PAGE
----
Oil prices surged in the U.S. and worldwide on Tuesday after unprecedented terrorist attacks on the World Trade Center and the Pentagon triggered fears of a massive shortage.

London Brent Blend futures hit a peak of $31.05 a barrel, its highest level since December of last year, before closing at $29, up $1.55 or nearly 6 percent on the day.

Meanwhile, panic caused by rumors of a pending gasoline shortage sent prices skyrocketing in Oklahoma, Mississippi, Michigan and other states.

Gasoline wholesalers and retailers quickly raised prices on fears supplies would be disrupted following Tuesday's terrorist attacks. The nation's largest oil companies immediately tried to allay those worries by freezing their prices and pledging to keep distribution steady.

Nevertheless, consumers in the various parts of the country lined up for an hour or more to fuel-up on gasoline costing as much as $5 a gallon.

Prices at a Phillips 66 station, along Interstate 70 in Missouri, were $2.99 a gallon for regular unleaded gasoline and $4.99 for premium unleaded on Tuesday, though it was not immediately clear whether the spikes were related to terrorist attacks.

In the Kansas City suburb of Lee's Summit, lines at some stations extended as far as 20 car lengths.

Donna Cox, manager of Osage Beach Self Serve in the Missouri Ozarks, said prices are on the rise as people grow concerned about supplies. Prices at the station went from $1.59 to $1.79.

In Mississippi, Governor Ronnie Musgrove has been asked by Attorney General Mike Moore to intervene to stop reports of price gouging at some gasoline stations.

Moore said rumors of refineries around the country being closed in the aftermath of the terrorist attacks caused panic among some consumers.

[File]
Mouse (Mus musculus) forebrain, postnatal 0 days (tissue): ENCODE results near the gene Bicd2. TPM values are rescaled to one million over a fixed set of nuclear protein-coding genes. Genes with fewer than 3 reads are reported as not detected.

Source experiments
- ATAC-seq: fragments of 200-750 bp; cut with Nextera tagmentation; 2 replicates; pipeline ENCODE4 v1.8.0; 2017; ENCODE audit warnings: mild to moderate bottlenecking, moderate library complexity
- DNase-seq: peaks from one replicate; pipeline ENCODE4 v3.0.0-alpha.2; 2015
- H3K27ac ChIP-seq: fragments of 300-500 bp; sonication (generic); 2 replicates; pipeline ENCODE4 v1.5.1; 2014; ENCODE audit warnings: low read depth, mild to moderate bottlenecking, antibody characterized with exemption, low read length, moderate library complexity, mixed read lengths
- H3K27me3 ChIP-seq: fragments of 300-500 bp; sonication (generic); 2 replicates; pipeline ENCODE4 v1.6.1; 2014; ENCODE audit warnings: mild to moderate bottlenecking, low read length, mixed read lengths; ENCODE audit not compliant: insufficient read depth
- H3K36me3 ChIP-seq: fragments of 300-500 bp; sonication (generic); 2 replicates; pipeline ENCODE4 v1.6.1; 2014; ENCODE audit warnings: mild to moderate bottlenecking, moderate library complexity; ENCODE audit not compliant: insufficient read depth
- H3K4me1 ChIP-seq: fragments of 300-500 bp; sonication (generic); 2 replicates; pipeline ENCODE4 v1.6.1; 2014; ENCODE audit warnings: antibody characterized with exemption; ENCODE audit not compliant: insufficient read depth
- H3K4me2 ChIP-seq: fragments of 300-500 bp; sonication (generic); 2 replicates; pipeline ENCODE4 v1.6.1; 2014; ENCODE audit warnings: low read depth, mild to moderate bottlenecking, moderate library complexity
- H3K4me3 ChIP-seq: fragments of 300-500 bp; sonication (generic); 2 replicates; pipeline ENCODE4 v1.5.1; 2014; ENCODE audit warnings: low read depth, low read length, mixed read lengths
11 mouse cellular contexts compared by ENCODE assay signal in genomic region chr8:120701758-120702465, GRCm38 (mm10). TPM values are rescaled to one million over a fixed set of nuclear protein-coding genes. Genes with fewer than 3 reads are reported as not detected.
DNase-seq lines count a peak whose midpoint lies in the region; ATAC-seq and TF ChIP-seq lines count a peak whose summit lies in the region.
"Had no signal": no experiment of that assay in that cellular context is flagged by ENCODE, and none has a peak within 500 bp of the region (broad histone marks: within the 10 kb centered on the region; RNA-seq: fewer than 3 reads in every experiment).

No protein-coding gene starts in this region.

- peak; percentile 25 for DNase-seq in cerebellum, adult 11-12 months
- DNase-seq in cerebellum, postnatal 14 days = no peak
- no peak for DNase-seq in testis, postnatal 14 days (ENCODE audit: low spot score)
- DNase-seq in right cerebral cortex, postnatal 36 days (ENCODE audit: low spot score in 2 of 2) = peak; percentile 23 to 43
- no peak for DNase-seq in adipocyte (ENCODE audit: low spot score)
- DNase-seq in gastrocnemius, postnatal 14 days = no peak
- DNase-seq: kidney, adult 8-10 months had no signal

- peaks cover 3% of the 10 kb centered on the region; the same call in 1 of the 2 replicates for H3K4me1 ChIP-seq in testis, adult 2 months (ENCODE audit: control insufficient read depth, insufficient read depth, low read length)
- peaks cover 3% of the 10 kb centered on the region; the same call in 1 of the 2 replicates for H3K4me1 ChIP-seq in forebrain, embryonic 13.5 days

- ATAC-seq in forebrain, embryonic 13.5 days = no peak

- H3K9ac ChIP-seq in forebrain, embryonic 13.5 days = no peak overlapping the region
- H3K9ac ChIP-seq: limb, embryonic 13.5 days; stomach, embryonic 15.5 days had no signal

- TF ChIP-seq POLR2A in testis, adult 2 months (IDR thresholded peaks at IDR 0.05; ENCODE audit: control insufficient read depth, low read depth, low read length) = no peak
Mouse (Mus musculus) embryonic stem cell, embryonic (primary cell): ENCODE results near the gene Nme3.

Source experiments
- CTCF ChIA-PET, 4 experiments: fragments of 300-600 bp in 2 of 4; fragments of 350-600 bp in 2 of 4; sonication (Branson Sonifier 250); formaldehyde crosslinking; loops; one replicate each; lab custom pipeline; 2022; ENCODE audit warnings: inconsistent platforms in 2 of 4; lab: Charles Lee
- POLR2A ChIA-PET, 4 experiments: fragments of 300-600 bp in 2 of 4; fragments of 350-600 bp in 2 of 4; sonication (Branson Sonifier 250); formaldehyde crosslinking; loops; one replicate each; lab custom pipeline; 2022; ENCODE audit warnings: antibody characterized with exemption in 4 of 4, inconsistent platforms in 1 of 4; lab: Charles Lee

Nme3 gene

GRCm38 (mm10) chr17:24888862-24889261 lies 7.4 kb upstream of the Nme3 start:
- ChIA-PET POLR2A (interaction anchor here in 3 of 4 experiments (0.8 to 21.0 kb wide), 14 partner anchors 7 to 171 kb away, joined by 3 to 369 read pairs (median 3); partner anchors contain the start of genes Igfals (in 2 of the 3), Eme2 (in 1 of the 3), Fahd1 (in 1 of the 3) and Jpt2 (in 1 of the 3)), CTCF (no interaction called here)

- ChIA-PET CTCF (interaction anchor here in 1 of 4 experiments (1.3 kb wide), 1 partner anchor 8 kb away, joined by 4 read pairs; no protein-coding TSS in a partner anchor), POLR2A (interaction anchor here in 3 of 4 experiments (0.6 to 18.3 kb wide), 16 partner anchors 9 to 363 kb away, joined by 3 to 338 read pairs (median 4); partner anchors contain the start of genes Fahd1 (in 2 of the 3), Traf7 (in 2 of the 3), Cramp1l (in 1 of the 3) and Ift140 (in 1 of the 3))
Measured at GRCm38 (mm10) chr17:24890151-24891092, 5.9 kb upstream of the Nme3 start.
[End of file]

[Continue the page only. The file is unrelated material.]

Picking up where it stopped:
Motorists formed long lines at gas stations around the state trying to stock up on fuel. Consumers have reported gas prices at some stations in the Delta have been as high as $3.60 a gallon.

The attacks presented no immediate threat to world oil supplies, but dealers said investors had been forced into the market because of the uncertainty surrounding the attacks, and because commodities presented a safe haven for jittery equity investors.

U.S. companies unable to trade on the New York Mercantile Exchange, which closed after the attacks, had funneled their purchases through London's International Petroleum Exchange.

"We're seeing a flood of orders which have been exacerbated by the close of the New York exchange. International tension means oil up, gold up," said broker Christopher Bellew of Prudential Bache in London.

The Secretary-General of the Organization of the Petroleum Exporting Countries, Ali Rodriguez, said that the Arab-dominated cartel would ensure world oil supplies and price stability.

"OPEC member countries are committed to their promises to guarantee sufficient oil supplies and their policy of strengthening market stability," Rodriguez said after the attacks.

"Furthermore OPEC's members are prepared to use their spare capacity, if deemed necessary, to achieve these goals."

Rodriguez said there was no chance that any cartel members would threaten to use oil as an economic weapon in the Middle East situation.

OPEC is due to meet on September 26 and had been expected to leave oil supplies unchanged after cutting output from the beginning of the month by a million barrels a day.

Rodriguez said OPEC countries had substantial spare production capacity and were prepared to use it in order to achieve their goals.

Reuters and the Associated Press contributed to this report